Conclusion Top


It is difficult to differentiate preoperatively between the white epidermoid and dermoid as both of them have similar radiological characteristics. Diffusion-weighted sequence can be used to distinguish between the two, as the dermoids typically show diffusion restriction while the atypical “white” epidermoids do not. Preoperative establishment of the lesion as “white dermoid” is imperative as they have a greater tendency to intraoperative spillage leading to aseptic meningitis as compared to dermoids and black epidermoids.

Declaration of patient consent

The authors certify that they have obtained all appropriate patient consent forms. In the form the patient(s) has/have given his/her/their consent for his/her/their images and other clinical information to be reported in the journal. The patients understand that their names and initials will not be published and due efforts will be made to conceal their identity, but anonymity cannot be guaranteed.

Financial support and sponsorship

Nil.

Conflicts of interest

There are no conflicts of interest.



 
  References Top

1.
Puranik A, Sankhe S, Goel N, Mahore A. Cerebral shading sign in a giant intraparenchymal white epidermoid. Neurol India 2012;60:265-6.  Back to cited text no. 1
  [Full text]  
2.
Conley FK. Epidermoid and dermoid tumors: Clinical features and surgical management. In: Wilkins RH, Rengachary SS, editors. Neurosurgery. 2nd ed. United States of America: McGraw-Hill; 1996. p. 971.  Back to cited text no. 2
    
3.
Shah A, Makkiyah F, Goel A. Sylvian fissure epidermoid cyst presenting with intention tremor. Asian J Neurosurg 2016;11:174-5.  Back to cited text no. 3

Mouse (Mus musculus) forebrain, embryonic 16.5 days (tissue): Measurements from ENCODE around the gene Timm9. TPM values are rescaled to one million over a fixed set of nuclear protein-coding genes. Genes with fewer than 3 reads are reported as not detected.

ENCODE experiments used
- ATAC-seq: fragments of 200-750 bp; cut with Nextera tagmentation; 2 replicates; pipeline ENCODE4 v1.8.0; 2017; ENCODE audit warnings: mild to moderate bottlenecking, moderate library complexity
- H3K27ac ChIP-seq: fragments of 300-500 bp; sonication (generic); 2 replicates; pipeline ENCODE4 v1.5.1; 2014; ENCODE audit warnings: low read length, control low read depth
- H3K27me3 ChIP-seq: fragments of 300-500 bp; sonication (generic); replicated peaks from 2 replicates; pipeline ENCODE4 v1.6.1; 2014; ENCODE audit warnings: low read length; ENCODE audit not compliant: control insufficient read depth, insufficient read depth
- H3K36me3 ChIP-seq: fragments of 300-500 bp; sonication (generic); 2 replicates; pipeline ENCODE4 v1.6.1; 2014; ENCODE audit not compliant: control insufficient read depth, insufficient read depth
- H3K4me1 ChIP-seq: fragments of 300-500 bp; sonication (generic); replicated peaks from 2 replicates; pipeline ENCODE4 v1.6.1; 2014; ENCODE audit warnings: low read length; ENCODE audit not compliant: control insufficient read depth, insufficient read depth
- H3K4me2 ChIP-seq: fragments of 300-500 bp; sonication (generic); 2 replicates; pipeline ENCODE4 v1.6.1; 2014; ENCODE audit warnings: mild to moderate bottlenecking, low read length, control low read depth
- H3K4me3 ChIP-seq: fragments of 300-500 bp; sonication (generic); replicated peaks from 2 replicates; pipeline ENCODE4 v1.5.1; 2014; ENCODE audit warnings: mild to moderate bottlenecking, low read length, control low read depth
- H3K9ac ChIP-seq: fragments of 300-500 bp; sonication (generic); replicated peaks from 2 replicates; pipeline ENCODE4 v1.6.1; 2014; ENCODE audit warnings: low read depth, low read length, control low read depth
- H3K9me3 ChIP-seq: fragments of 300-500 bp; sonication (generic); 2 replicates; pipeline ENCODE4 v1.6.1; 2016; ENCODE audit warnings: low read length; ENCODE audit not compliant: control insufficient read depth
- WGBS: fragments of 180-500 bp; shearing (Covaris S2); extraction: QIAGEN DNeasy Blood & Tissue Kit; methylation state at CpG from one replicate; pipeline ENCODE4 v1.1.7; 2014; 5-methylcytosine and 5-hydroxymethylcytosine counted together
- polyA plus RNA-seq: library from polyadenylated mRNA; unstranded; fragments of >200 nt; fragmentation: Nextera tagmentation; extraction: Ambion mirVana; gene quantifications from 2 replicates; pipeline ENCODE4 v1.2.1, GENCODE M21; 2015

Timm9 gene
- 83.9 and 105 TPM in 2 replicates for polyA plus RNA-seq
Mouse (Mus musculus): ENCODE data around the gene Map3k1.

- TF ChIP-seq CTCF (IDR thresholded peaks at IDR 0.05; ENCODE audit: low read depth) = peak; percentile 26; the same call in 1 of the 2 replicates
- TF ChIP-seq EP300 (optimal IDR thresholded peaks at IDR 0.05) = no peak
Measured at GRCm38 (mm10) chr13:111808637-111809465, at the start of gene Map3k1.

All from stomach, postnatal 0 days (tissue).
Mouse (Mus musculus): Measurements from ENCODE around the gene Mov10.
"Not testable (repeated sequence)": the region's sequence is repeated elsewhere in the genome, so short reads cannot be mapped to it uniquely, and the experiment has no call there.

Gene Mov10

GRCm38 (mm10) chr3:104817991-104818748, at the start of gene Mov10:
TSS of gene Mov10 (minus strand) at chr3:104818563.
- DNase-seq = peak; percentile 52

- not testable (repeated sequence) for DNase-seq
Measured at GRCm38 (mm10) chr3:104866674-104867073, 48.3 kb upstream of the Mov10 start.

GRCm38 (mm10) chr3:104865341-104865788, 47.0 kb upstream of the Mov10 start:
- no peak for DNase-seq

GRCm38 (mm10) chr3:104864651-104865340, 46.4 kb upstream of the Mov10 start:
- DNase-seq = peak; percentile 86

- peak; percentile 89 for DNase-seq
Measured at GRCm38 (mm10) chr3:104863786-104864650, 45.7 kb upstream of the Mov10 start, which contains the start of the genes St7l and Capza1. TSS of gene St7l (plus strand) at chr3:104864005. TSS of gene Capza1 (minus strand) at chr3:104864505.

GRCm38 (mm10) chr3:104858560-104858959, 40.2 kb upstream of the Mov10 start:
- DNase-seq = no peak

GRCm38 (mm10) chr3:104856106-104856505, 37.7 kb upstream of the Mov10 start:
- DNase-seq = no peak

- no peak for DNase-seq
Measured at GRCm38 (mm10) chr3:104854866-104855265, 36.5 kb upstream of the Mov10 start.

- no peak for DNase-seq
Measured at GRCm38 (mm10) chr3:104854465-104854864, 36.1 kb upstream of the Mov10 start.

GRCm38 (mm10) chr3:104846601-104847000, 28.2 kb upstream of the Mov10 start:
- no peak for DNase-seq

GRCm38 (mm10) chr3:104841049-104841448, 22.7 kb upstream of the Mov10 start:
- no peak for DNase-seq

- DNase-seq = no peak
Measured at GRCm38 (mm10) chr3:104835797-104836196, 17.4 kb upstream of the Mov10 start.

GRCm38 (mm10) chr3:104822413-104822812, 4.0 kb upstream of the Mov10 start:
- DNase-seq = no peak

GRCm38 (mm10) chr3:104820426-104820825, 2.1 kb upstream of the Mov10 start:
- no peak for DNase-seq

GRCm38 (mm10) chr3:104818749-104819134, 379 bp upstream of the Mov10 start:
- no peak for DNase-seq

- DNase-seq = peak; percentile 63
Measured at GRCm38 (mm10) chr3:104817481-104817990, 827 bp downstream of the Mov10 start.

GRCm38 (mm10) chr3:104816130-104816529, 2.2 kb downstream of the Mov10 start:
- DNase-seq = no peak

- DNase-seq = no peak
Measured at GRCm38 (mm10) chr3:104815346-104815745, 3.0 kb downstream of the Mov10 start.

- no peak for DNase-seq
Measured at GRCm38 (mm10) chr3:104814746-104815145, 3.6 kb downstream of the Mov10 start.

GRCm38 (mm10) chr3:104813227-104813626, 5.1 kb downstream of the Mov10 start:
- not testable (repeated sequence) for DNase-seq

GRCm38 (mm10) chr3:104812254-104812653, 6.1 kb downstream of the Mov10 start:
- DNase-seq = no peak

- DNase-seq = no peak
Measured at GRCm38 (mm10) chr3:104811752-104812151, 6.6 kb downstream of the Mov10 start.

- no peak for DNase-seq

[PUBMED]  [Full text]  
4.
Goel A, Muzumdar D, Desai K. Anterior tentorium-based epidermoid tumours: Results of radical surgical treatment in 96 cases. Br J Neurosurg 2006;20:139-45.  Back to cited text no. 4
    
5.
Garces J, Mathkour M, Beard B, Sulaiman OA, Ware ML. Insular and sylvian fissure dermoid cyst with giant cell reactivity: Case report and review of literature. World Neurosurg 2016;93:491.e1-5.  Back to cited text no. 5
    
6.
Horowitz BL, Chari MV, James R, Bryan RN. MR of intracranial epidermoid tumors: Correlation of in vivo imaging with in vitro 13C spectroscopy. AJNR Am J Neuroradiol 1990;11:299-302.  Back to cited text no. 6
    
7.
Osborn AG. Osborn's Brain: Imaging, Pathology, and Anatomy. Salt Lake City, UT: Amirsys Inc.; 2013. p. 782-5.  Back to cited text no. 7
    
8.
Glastonbury CM. The shading sign. Radiology 2002;224:199-201.  Back to cited text no. 8
    
9.
Ramdasi R, Mahore A, Chagla A, Kawale J. White epidermoid at the foramen magnum. Neurol India 2014;62:577-9.  Back to cited text no. 9
[PUBMED]  [Full text]  
10.
Hetts SW, Urban JP, Quiñones-Hinojosa A, Joelson DW, Glastonbury CM. The shading sign in cerebral squamous cell metastases. AJR Am J Roentgenol 2004;182:1087-8.  Back to cited text no. 10
    
11.
Li F, Zhu S, Liu Y, Chen G, Chi L, Qu F, et al. Hyperdense intracranial epidermoid cysts: A study of 15 cases. Acta Neurochir (Wien) 2007;149:31-9.  Back to cited text no. 11
    


    Figures

  [Figure 1], [Figure 2], [Figure 3]
 
 
    Tables

  [Table 1]